However, not all NBLs are in the position to get financing through a warehouse structure. There are substantial initial set up costs and additional ongoing operational costs such as trustee fees, back-up servicer fees and audit fees. While the ultimate goal for an NBL in establishing a warehouse is to have a bank providing the majority of financing, often in the initial stages that role is filled by private capital from specialist investors. This gives the NBL time to continue building the size of its loan portfolio and loss history, both of which are important to ultimately securing bank funding. The interest rate in this stage of the NBL funding life cycle is lower than corporate debt but can range in the high single digits to low double digits depending on the type and quality of lending undertaken by the NBL.
#3 Bank funding
The third step for an NBL in its financing journey is the introduction of bank funding into the warehouse. The time taken for an NBL to reach a position where a bank would be comfortable in providing them with senior financing into a warehouse can vary, however reaching this step represents a material decrease in the cost of funding as bank financing will come at a much lower rate than senior financing from private sources.
It’s important to note that even with a bank as a senior funder, there is a limit on the amount it can lend. In order for the NBL to achieve its most efficient capital structure, they will require a mezzanine lender (typically private capital) to sit underneath the senior lender.
Mezzanine financers take on greater risk than the bank as they hold a more junior position within the structure. While a small proportion relative to the senior notes, warehouses can be in the hundreds of millions of dollars, meaning the mezzanine note itself can be large. Additionally, warehouses are structurally complex vehicles that require specific expertise in order to successfully invest. The combination of these factors limits the number of mezzanine warehouse providers available within the Australian market. Having a private debt financier fund an entire warehouse structure initially allows that financier to better understand the risks within the underlying product. This enables them to more comfortably move to a mezzanine position within that warehouse once a bank takes on the senior position within that structure. Ideally, an NBL will end up with multiple warehouses funded by different banks and mezzanine funders.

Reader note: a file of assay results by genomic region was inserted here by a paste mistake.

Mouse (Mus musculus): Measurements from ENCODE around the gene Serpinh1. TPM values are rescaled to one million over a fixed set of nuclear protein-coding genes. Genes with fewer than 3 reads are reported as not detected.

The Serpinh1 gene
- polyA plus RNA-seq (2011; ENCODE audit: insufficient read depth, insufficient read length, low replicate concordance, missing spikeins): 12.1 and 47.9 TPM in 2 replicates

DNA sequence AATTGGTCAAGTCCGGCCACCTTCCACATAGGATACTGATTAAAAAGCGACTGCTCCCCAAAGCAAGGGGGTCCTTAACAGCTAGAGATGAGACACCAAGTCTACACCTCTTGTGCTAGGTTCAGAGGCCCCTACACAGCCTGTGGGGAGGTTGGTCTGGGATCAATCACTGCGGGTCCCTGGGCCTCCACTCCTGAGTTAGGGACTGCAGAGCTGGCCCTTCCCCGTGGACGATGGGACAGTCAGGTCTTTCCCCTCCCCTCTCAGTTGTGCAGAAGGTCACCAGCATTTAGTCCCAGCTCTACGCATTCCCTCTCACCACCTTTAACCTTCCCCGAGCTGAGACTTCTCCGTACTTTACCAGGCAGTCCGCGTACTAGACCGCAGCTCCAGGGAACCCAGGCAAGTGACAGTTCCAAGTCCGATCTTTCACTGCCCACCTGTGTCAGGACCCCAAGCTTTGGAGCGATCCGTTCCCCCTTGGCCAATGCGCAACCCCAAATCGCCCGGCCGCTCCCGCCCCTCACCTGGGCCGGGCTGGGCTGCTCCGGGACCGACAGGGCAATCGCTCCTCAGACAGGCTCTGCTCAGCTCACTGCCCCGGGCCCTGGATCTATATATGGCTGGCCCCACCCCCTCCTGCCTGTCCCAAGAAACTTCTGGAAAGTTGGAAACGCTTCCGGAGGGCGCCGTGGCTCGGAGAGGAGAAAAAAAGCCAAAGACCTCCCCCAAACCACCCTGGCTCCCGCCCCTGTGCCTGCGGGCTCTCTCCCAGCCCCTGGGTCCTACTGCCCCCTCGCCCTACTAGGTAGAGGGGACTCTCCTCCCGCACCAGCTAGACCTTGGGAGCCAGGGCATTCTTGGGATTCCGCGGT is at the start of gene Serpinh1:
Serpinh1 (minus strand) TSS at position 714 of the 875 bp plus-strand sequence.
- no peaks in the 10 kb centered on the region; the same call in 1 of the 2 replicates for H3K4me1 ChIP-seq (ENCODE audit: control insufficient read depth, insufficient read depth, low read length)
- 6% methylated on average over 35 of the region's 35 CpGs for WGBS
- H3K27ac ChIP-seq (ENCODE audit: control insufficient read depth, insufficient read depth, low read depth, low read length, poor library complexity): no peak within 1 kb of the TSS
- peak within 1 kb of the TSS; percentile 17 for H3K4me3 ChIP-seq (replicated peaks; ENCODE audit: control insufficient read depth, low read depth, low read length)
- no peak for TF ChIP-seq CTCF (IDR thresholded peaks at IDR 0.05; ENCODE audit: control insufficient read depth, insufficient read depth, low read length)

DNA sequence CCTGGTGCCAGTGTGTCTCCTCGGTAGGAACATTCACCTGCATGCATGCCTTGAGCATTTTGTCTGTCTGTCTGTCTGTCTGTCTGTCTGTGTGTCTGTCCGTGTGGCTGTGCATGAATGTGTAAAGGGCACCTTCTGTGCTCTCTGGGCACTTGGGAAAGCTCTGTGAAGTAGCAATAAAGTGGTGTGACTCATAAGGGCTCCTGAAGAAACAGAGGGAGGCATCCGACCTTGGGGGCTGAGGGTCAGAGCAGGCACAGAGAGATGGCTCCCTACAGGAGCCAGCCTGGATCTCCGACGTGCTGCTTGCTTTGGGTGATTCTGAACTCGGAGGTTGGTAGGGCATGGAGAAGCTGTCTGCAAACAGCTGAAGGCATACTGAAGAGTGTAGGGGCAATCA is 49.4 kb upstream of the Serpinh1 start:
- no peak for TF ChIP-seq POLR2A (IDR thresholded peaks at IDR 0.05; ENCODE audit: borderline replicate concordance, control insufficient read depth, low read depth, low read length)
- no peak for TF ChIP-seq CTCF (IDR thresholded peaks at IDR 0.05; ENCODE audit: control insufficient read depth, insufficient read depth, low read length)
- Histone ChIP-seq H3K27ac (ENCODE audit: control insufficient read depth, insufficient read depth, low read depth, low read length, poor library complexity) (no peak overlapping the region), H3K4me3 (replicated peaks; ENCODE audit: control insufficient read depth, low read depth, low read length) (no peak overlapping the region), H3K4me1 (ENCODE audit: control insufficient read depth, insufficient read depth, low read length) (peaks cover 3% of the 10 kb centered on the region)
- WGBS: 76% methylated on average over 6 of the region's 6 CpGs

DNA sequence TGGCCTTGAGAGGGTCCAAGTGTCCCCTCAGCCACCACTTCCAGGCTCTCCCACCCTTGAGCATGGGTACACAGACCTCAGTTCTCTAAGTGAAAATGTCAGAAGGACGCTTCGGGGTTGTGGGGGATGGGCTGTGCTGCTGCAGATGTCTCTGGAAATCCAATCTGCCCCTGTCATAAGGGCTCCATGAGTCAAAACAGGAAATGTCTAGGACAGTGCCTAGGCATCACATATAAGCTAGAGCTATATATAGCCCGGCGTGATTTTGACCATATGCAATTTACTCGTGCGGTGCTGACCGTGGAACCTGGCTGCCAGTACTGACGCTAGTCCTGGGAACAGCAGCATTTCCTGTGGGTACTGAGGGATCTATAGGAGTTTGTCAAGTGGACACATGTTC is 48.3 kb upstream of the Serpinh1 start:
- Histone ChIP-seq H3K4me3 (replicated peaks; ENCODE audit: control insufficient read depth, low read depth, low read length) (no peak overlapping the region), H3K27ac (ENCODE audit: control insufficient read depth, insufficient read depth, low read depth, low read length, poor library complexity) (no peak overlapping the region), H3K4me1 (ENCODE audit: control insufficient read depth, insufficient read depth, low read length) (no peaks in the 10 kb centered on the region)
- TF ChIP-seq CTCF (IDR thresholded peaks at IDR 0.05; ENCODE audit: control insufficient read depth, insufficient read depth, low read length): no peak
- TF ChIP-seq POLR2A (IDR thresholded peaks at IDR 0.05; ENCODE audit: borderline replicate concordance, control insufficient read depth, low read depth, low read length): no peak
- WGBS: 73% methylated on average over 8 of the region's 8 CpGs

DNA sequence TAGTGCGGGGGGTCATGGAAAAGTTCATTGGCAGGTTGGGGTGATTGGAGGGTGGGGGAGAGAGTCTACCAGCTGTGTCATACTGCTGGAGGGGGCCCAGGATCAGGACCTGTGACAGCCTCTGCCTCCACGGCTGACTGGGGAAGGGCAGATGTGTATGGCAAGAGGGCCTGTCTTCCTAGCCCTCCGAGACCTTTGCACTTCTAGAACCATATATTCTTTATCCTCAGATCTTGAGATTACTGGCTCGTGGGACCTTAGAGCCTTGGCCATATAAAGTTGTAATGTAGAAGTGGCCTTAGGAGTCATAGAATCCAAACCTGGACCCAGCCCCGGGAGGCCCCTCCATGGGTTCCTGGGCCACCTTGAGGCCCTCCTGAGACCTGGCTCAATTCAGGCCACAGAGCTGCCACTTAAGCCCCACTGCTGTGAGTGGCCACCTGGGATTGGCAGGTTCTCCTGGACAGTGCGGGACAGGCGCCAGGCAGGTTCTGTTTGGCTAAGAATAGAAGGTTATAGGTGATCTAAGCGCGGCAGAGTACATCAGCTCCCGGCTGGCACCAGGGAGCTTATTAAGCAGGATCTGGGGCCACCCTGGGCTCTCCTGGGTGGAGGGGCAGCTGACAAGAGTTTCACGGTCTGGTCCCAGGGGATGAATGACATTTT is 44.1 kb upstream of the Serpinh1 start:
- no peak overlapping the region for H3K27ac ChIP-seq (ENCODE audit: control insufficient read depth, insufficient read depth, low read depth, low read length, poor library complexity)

#4 Captial debt markets
There is a fourth step available for an NBL that becomes large enough; access to securitisation debt capital markets. This will further lower financing costs versus the warehouse and provides the NBL with better diversity of funding options.
All NBL’s will require financing from the private sector to support their growth aspirations. Ideally, they’ll have a financing partner that understands the different steps in the journey. Having a partner that has the capability to be involved at every step will make the transition more efficient and the NBL will be better prepared to continue evolving their funding journey.
The cost and reliability of financing are vital
to the profitability of an NBL and follows a well-trodden path. Each step on
that path represents a step change in the cost of funds and the quicker an NBL
can move through each stage, the more rapid the growth in their earnings.
Choosing the right partner in that process is crucial as a financing provider
who can move between all four stages is in a better position to help the NBL reach
its ultimate funding cost goals.
Never miss an insight
Enjoy this wire? Hit the ‘like’ button to let us know. Stay up to date with my content by hitting the ‘follow’ button below and you’ll be notified every time I post a wire. Not already a Livewire member? Sign up today to get free access to investment ideas and strategies from Australia’s leading investors.
MORE ON Education
Chris is the Managing Director and Senior Portfolio Manager at Alexander Funds Management. He has over 30 years’ experience in the global credit markets, and established AFM in 2009 to provide fixed income opportunities to Australian investors.